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chi_ericogden.jpgCHICAGO-Despite the credit crisis and a continuing pricing disjunct between sellers and buyers, HSA Commercial Real Estate managed to purchase nearly one million square feet of industrial properties since Labor Day. But Eric Ogden, senior vice president of the Chicago-based firm’s acquisition division, says the buying binge appears unlikely to be repeated in the current quarter.

“We had a little flurry of acquisition activity, but a lot of those deals surfaced before things got so dire,” he tells GlobeSt.com. “Sellers who were committed to selling made themselves apparent in the third quarter, but since then, I’ve seen sellers back away a little.”

The most recent acquisitions included, a 192,500-square-foot warehouse-manufacturing property in Sturtevant, WI, 28,680-square-foot warehouse in Woodstock, IL, 28,680-square-foot warehouse in Channahon, IL and two warehouse-distribution buildings in Memphis totaling 680,000 square feet. All the buildings were fully leased at the time of sale. In addition to the acquisitions, the company recently broke ground on two industrial buildings totaling 448,610 square feet in Mt. Pleasant, WI. The facilities, including one of the region’s first LEED-certified warehouses, constitute the first phase of HSA’s seven-building Park 94 at Mt. Pleasant.

According to Ogden, HSA’s 2008 acquisition volume is off about 50% from last year, but he attributes only a portion of the falloff to the current year’s more challenging market conditions. “Part of what happened last year was driven by having a lot of 1031 money,” he explains. “We were more aggressive than we would have been with fresh money. We could afford to buy at a little bit less of a premium than we would ordinarily.”

In contrast to what rival firms are experiencing, Ogden says the credit crisis has not made financing difficult. “We have very good access to debt,” he notes. “We enjoy relationships with banks across the spectrum, from a local bank that will do a maximum $2 million loan up to regional and national banks that can accommodate any size loan.”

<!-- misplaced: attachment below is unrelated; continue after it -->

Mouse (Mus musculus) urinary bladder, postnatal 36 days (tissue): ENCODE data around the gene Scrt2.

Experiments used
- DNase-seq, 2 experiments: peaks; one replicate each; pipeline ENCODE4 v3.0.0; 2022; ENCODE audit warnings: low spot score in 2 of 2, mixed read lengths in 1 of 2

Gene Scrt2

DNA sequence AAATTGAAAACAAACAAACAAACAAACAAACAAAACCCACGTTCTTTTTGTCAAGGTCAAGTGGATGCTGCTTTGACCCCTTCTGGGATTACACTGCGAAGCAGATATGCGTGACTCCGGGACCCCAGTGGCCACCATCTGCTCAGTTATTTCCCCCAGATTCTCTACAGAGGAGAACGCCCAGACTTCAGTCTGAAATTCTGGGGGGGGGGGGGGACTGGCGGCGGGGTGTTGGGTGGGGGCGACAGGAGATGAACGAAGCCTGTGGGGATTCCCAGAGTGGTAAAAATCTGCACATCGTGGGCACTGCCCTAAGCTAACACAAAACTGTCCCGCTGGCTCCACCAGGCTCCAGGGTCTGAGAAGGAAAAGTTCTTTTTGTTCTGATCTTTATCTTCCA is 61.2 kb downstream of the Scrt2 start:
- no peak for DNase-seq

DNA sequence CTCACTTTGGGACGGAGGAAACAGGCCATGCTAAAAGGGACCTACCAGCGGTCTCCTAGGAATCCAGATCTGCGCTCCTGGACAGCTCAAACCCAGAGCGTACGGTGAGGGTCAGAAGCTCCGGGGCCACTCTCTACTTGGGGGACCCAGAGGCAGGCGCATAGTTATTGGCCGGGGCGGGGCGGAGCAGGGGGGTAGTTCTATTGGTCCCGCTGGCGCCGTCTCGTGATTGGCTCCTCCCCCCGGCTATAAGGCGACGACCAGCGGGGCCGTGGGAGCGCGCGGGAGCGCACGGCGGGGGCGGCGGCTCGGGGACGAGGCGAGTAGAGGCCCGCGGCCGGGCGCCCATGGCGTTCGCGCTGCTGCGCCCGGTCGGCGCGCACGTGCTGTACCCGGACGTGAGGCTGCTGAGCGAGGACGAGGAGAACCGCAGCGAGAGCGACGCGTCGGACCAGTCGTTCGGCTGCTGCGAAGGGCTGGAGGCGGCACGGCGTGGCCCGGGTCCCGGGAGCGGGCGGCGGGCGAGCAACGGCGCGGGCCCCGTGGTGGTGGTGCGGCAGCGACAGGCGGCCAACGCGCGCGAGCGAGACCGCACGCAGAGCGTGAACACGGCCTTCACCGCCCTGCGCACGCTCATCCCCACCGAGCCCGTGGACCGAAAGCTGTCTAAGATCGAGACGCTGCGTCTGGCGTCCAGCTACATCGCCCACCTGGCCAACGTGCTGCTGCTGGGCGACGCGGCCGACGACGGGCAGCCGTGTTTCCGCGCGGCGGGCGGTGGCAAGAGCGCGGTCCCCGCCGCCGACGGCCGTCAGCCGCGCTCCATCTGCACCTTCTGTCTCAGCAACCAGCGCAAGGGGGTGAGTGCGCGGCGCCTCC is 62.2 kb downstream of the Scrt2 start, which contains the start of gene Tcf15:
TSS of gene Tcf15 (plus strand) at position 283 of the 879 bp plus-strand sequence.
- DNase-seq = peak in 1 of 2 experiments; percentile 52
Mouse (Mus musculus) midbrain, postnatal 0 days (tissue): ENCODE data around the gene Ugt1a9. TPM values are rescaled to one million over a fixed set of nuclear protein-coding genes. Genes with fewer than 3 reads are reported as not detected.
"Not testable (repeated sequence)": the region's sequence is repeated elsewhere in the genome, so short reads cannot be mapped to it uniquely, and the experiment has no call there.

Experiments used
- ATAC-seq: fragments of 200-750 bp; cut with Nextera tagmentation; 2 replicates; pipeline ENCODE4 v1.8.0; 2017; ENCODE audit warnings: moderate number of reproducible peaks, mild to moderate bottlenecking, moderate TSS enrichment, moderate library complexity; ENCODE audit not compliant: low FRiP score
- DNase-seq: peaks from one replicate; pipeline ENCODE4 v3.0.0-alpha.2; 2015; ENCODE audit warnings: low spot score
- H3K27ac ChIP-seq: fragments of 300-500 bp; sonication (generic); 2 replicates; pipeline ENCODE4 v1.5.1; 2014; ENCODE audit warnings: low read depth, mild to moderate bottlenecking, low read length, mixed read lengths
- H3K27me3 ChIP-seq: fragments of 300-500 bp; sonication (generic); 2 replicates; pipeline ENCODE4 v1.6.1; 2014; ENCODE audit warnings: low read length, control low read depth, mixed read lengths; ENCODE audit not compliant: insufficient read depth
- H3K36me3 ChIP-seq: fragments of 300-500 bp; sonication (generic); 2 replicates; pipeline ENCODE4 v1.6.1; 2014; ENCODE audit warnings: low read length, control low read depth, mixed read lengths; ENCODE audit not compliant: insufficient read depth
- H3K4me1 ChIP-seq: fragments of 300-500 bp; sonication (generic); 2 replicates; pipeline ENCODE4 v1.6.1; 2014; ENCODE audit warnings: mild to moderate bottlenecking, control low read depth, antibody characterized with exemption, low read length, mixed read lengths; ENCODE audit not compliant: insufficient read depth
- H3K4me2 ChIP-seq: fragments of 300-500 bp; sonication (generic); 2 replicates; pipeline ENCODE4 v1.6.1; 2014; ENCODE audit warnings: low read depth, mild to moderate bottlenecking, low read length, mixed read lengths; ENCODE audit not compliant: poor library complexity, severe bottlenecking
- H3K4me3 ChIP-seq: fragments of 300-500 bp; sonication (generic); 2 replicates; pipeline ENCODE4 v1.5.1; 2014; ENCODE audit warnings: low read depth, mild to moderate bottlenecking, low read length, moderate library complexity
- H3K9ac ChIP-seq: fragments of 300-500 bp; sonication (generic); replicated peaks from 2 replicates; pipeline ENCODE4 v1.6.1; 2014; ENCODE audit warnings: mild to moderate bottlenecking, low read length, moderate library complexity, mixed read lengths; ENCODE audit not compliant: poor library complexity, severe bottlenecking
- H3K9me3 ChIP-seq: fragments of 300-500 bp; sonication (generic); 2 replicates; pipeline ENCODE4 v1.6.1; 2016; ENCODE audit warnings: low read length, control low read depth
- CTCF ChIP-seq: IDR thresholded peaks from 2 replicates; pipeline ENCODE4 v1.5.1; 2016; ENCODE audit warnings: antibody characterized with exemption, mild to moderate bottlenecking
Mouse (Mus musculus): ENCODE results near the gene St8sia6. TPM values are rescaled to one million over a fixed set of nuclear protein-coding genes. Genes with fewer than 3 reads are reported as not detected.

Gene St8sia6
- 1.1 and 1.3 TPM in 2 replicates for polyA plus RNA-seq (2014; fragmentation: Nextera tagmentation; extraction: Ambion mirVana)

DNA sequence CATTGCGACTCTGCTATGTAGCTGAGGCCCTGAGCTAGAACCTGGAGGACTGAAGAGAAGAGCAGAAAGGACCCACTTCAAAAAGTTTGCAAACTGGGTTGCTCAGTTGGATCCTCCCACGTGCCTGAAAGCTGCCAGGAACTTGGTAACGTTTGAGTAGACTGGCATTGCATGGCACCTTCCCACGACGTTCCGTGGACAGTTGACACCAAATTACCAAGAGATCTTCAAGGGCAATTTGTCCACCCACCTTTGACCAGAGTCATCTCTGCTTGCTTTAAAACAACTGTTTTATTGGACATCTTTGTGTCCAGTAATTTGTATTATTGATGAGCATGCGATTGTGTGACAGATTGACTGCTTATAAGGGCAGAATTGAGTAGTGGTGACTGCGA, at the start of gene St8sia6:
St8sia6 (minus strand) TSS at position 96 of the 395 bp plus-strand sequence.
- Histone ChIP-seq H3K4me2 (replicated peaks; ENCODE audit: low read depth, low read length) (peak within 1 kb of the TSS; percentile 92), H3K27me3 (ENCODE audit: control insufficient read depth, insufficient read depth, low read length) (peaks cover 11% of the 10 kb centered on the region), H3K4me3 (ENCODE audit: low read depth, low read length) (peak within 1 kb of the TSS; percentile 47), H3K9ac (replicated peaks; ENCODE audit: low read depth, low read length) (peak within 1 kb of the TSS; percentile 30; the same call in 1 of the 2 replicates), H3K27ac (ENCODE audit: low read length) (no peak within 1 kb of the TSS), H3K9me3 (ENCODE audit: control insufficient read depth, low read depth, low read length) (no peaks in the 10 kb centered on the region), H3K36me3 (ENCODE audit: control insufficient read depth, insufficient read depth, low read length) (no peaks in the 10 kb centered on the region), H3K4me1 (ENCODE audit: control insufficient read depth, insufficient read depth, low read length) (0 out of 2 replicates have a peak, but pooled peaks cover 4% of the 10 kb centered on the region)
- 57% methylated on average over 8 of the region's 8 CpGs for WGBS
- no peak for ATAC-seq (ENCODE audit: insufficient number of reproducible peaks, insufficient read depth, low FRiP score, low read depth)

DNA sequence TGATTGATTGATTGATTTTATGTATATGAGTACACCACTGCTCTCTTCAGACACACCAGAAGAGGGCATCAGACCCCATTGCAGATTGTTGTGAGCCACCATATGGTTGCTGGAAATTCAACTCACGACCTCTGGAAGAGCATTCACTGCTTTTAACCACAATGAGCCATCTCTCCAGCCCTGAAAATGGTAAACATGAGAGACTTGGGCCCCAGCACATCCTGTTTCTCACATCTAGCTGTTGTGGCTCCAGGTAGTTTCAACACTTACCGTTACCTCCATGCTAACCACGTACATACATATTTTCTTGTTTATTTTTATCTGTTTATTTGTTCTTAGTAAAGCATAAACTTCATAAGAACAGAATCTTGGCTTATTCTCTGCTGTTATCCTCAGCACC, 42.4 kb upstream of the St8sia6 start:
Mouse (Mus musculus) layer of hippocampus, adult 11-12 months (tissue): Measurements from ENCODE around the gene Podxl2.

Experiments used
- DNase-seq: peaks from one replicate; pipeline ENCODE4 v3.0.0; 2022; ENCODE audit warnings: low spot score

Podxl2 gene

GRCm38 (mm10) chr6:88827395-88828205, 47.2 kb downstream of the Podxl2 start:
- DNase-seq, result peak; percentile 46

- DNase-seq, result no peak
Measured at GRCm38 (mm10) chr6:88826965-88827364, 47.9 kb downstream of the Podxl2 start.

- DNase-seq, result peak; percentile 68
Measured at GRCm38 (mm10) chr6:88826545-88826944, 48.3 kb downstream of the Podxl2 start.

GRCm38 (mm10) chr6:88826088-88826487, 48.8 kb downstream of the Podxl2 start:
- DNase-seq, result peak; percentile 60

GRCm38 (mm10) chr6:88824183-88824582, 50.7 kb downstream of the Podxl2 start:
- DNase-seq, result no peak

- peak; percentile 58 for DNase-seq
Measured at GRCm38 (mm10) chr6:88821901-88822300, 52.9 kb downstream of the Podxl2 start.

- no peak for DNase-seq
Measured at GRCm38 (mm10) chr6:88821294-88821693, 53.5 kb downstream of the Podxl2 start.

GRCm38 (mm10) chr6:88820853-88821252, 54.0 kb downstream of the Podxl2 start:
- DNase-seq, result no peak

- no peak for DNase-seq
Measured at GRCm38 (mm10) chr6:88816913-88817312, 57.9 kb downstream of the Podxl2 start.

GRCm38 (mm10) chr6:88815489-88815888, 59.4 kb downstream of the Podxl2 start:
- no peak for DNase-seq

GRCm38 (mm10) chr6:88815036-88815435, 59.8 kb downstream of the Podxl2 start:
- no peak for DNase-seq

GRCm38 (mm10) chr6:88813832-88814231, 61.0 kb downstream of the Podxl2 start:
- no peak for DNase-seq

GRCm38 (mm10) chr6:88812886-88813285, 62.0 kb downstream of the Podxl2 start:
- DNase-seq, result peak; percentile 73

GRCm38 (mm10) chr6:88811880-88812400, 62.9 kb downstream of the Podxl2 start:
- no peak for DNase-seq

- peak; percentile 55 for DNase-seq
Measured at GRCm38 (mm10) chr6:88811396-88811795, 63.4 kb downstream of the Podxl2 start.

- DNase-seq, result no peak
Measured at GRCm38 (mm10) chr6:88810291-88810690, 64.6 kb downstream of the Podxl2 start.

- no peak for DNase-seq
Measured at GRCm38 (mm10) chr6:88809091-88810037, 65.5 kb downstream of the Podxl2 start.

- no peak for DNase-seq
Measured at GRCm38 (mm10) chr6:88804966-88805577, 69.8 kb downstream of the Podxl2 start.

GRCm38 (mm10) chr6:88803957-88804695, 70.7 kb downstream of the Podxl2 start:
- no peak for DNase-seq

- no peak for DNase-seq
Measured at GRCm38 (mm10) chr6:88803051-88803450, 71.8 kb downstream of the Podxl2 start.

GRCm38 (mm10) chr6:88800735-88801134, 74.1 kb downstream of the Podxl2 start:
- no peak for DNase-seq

But he acknowledges lining up equity has become more challenging, especially since the October meltdown. “Where equity investors would tolerate a low double-digits return in September, expectations on returns are higher now. They have to be in the high teens for the equity money to want to plunk itself it down. Sellers are saying they’ll sell at a sub-8.5 cap, which allows 12% cash return, but the equity we’re talking to wants 15-20% instead. That’s making it harder to get deals done right now.”

Nonetheless, HSA chairman Jack Shaffer says the firm plans to continue its strong acquisition and development pace, with several more announcements to be made in coming months. “Our acquisition arm continues to see opportunities as we further add to our portfolio,” he comments. Ogden reports he expects to take two properties into contract around the end of January and has a couple more in early negotiations. “We’re trying to get pricing we think make sense, but the last deals remain to be consummated,” he says. In general, he continues, HSA looks for buildings that “make sense on price per pound, are priced below replacement cost, have a market worthy tenant signed and are widely marketable to a broad spectrum of tenants.”

Ogden is uncertain whether the Q3 acquisition flurry represents an anomaly or a trend. “We’re seeing a lot of movement from sellers backing away from the table,” he says. “If they don’t have to sell, they’re saying, let’s wait for cap rates to come back down a little. But if the negative outlook continues, I think a lot of those sellers might return.”

At the same time, he adds, he’s been hearing that many equity sources are sitting by the sidelines in anticipation of distress sales. “I don’t know if it’s going to happen,” he says. “The last go-round, buyers were better capitalized. I don’t know that too many of them are going to end up in trouble with their lenders.”

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